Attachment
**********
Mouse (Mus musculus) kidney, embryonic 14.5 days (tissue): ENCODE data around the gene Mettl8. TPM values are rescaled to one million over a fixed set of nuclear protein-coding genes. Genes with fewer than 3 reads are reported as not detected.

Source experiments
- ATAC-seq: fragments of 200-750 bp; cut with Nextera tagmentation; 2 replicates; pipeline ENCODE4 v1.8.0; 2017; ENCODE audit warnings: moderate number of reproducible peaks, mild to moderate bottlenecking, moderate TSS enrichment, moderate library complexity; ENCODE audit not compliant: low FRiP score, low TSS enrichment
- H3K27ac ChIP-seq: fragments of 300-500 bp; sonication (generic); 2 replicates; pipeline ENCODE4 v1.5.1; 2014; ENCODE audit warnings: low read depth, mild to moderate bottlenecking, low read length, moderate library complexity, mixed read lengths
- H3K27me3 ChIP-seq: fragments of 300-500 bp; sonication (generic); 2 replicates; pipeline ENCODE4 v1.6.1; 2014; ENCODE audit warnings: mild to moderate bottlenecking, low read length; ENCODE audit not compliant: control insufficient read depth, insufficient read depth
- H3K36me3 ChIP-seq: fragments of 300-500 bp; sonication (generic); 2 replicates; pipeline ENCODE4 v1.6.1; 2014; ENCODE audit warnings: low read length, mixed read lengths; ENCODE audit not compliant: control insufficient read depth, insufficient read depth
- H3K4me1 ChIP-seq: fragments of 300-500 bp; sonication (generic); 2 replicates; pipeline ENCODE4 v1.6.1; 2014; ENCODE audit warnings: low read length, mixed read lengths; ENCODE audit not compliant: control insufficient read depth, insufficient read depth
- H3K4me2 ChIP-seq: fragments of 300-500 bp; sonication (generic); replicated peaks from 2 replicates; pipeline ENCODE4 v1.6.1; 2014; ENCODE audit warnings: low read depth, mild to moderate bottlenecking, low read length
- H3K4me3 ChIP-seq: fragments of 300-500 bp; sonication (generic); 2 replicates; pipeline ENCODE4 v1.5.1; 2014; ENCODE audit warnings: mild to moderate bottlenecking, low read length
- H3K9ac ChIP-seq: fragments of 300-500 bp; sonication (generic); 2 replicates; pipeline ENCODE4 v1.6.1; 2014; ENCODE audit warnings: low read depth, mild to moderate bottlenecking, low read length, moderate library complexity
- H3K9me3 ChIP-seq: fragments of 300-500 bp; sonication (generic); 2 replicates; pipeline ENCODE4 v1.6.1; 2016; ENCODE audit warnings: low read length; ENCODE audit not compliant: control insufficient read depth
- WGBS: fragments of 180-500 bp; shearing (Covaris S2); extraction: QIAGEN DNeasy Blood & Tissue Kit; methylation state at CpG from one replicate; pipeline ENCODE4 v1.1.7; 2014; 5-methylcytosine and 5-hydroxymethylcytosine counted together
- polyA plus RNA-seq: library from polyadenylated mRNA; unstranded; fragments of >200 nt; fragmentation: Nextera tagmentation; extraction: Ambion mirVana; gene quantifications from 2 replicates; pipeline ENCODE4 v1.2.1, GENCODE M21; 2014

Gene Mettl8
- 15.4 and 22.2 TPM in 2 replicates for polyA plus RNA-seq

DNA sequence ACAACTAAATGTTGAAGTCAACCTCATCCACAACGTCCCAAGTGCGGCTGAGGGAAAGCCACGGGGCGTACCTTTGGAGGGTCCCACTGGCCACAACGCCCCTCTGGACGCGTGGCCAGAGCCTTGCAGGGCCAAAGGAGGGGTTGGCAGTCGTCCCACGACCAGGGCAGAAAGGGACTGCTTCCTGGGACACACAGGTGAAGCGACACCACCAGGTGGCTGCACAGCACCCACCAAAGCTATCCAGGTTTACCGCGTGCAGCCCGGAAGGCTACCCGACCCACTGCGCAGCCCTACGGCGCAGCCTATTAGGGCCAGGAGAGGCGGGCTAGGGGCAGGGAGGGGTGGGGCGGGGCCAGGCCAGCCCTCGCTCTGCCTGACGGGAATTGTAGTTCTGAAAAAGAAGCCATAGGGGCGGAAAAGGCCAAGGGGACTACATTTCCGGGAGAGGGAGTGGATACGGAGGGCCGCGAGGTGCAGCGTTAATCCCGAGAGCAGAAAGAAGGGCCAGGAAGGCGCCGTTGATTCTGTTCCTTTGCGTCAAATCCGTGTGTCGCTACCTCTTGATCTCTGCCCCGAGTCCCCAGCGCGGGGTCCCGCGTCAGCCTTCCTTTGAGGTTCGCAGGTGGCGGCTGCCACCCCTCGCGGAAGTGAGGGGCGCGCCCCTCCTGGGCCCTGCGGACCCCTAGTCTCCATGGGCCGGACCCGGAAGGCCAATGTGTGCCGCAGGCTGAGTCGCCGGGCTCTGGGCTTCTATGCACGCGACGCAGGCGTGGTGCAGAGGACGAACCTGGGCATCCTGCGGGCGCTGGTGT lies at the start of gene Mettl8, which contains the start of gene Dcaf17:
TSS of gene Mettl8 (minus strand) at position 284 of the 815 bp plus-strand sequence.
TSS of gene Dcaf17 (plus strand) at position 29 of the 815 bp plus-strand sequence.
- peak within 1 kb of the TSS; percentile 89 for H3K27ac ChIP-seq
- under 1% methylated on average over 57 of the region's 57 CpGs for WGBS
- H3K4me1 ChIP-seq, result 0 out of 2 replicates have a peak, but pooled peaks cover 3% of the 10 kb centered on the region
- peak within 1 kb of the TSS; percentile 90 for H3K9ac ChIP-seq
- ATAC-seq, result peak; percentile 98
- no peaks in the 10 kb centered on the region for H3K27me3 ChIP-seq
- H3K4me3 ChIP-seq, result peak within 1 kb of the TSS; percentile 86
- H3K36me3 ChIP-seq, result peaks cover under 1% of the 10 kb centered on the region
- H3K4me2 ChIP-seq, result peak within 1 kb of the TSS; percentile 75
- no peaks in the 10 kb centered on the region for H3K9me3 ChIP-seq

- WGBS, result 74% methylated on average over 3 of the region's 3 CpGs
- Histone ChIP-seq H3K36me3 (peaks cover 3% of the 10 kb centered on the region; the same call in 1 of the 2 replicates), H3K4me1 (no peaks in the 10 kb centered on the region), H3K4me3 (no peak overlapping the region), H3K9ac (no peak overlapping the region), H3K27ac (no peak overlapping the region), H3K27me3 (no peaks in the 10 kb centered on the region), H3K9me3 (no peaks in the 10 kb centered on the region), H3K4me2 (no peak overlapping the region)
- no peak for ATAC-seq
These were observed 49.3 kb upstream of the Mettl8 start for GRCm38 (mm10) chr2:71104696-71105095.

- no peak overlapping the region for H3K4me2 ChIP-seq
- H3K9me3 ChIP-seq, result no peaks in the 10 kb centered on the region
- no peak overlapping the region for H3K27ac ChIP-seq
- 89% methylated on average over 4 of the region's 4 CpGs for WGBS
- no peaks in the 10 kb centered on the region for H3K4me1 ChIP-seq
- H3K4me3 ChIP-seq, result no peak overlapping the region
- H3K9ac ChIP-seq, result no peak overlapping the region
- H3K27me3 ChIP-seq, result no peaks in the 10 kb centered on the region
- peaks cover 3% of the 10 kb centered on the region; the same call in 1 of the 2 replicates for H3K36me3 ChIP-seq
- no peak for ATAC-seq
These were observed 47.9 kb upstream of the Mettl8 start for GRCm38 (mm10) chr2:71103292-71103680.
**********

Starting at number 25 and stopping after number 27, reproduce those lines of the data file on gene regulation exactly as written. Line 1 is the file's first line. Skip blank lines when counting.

- H3K4me3 ChIP-seq, result peak within 1 kb of the TSS; percentile 86
- H3K36me3 ChIP-seq, result peaks cover under 1% of the 10 kb centered on the region
- H3K4me2 ChIP-seq, result peak within 1 kb of the TSS; percentile 75